Entitlements Group Disbands, Unresolved
A COMMISSION formed to recommend ways to attack deficit spending through entitlement reform is disbanding in disagreement. The Bipartisan Commission on Entitlement and Tax Reform, led by Sen. Robert Kerrey (D) of Nebraska and outgoing Sen. John Danforth (R) of Missouri, spent 10 months searching for ways to slow the growth of such programs as Social Security and Medicare.
The commission's disagreement comes as bad news for efforts by the Clinton administration and Congress to cut middle-class taxes. In a letter, the group urged both branches of government to make tax and spending decisions by looking at their impact over 30 years, rather than the five-year period used now.
Senators Kerrey and Danforth had proposed raising the retirement age to 70 over time, cutting the growth of Medicare and Social Security benefits in the next century, and limiting popular tax deductions for better-off people.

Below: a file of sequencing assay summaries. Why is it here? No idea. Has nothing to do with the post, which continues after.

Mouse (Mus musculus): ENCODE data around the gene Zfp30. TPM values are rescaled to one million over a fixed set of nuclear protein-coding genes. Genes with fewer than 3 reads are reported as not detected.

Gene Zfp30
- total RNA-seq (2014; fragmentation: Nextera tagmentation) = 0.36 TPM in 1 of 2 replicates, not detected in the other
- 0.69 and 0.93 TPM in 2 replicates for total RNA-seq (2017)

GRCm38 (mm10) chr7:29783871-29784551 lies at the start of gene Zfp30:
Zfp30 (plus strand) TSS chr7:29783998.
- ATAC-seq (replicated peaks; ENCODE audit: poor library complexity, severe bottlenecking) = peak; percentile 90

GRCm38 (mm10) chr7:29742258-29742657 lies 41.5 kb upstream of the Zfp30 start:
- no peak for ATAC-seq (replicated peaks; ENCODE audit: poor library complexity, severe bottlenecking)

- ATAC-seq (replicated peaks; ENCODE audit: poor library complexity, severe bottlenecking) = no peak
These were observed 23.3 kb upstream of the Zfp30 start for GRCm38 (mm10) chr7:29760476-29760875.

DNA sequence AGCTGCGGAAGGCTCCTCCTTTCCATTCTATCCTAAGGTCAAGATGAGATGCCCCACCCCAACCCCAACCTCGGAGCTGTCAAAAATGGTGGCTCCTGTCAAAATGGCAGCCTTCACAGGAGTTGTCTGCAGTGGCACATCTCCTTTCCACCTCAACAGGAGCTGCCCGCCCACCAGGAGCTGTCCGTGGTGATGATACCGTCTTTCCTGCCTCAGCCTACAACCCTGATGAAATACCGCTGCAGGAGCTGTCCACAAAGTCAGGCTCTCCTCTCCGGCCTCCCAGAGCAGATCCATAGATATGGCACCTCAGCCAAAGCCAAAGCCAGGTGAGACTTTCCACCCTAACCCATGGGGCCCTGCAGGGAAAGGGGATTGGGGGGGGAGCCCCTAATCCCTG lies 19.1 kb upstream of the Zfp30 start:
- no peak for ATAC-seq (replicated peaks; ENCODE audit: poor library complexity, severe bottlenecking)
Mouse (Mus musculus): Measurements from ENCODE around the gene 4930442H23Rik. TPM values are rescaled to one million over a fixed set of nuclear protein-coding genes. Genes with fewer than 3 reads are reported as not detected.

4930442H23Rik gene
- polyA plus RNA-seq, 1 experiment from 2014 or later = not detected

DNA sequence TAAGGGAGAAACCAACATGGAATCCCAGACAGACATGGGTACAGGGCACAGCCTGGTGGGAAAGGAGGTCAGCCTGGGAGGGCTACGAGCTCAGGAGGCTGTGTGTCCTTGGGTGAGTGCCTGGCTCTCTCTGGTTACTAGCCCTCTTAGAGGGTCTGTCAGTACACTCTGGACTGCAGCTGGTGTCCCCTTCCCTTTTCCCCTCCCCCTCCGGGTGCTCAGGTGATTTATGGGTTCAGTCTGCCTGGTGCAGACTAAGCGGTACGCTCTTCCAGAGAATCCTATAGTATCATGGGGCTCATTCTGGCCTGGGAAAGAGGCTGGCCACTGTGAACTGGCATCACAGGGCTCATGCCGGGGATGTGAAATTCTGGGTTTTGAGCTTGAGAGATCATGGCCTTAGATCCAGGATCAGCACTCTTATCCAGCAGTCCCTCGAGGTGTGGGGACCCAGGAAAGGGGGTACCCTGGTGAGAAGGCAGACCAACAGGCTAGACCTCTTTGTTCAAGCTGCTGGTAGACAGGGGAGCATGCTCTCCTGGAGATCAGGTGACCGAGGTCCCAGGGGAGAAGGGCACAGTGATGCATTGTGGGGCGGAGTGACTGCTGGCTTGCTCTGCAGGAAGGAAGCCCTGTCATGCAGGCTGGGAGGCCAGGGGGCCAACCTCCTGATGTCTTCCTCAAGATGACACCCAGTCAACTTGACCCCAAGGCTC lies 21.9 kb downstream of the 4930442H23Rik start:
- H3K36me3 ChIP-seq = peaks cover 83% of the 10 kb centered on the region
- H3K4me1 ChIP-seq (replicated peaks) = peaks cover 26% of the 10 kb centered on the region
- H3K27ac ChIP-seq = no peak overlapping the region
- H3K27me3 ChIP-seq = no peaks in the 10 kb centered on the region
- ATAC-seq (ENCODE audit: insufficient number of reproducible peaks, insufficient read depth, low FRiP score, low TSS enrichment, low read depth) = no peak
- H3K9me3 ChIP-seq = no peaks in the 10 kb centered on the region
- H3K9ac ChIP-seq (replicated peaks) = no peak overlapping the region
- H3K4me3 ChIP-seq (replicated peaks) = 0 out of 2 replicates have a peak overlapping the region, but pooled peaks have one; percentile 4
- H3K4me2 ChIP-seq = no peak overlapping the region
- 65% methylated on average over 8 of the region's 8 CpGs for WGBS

The commission concluded that at the present rate, the deficit will grow from 2.3 percent of the nation's economy now to 18.9 percent by 2030.
Health care still an issue
new poll suggests Americans still want health-insurance reform, but are skeptical it will happen.
The survey, conducted by GOP pollster Frank Luntz, found Republicans received most of the blame for Congress's failure to pass health-care reform this year, followed by the health-insurance industry. But asked to choose sight unseen between a GOP-backed plan and one endorsed by the president, the Republican approach won out by a 44 to 32 percent margin.
Voters surveyed rated health-care reform as a higher priority than tax cuts.
Money didn't buy this Senate seat
he most expensive Senate race in history is officially over.
Sen. Dianne Feinstein's victory over her Republican challenger, Rep. Michael Huffington, was certified Wednesday by California's Acting Secretary of State Tony Miller.
In the end, Senator Feinstein won by 1.9 percent of votes cast. Mr. Huffington is still investigating reports of massive voter fraud. Huffington spent a record $29 million on his losing campaign, including an unprecedented $27.5 million of his own money, outspending Feinstein by a 2.5 to 1 margin. Combined expenditures topped $41.4 million.